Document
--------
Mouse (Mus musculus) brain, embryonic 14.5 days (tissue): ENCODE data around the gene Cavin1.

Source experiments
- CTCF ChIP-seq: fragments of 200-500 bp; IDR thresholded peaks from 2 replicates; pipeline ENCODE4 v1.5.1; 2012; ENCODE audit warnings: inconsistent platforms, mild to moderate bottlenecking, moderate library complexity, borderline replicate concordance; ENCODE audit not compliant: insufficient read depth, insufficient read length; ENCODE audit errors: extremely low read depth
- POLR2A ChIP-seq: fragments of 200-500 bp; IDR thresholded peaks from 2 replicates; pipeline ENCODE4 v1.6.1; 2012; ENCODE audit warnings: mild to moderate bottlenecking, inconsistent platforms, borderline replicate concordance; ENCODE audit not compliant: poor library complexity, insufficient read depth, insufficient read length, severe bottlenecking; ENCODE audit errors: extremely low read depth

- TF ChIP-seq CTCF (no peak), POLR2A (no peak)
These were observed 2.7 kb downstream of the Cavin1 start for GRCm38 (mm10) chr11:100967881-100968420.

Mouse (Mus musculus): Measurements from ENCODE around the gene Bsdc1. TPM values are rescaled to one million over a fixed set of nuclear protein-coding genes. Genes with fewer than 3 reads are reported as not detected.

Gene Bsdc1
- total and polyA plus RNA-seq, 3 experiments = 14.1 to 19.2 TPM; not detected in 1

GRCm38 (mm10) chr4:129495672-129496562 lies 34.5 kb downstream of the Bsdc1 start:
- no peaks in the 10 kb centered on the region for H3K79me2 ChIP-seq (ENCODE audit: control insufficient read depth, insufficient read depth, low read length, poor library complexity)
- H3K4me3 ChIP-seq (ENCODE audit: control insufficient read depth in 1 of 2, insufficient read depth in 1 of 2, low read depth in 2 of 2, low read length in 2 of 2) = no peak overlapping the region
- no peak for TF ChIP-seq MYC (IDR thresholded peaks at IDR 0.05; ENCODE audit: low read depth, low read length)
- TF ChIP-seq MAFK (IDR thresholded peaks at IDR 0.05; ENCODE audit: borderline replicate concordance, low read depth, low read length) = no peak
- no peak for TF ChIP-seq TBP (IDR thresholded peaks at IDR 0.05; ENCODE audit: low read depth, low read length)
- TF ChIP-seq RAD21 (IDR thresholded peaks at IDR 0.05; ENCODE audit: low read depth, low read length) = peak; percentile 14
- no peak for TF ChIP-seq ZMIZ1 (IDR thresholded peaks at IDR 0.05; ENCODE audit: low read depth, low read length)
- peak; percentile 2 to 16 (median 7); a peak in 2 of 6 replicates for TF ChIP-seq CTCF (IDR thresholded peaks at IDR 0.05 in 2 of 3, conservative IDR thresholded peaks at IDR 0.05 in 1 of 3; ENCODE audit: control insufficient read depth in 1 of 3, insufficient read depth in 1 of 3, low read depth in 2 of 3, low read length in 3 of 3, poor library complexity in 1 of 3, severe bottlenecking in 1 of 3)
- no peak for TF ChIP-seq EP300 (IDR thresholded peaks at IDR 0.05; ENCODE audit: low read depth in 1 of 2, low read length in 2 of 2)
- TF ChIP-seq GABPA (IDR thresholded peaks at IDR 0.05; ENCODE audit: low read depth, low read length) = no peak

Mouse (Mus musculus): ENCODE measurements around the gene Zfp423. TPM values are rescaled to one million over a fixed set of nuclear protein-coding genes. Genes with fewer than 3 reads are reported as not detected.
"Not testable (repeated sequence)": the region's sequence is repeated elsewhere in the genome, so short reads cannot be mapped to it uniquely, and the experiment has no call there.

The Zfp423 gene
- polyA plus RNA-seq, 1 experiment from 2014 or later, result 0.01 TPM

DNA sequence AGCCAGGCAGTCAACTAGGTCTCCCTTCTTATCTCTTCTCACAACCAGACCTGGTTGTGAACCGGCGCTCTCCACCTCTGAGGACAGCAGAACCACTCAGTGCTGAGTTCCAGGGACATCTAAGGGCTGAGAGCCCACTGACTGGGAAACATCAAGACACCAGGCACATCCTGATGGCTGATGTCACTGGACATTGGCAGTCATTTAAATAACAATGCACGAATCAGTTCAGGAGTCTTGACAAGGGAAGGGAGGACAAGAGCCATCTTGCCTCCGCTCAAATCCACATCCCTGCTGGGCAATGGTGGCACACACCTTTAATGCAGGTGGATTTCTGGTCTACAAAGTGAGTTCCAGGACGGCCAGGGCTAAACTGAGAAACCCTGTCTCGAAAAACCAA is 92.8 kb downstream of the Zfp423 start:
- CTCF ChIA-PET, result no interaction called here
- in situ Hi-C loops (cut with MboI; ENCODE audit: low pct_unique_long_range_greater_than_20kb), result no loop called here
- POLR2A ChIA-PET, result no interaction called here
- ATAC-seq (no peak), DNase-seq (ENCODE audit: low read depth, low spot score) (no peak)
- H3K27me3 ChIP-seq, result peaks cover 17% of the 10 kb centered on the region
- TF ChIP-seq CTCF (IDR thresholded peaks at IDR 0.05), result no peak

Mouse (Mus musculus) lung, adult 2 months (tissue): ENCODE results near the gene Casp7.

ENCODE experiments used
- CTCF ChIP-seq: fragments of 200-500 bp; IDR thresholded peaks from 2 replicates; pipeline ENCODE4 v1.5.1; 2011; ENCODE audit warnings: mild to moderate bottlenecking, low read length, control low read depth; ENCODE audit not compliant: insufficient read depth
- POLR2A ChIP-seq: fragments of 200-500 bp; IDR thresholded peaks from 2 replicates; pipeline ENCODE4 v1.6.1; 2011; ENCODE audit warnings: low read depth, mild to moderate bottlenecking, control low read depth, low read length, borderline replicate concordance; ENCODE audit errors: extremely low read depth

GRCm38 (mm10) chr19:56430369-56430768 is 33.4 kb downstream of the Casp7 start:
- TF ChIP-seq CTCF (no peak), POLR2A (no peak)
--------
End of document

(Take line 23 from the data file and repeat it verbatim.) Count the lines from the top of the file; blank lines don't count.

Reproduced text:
The Zfp423 gene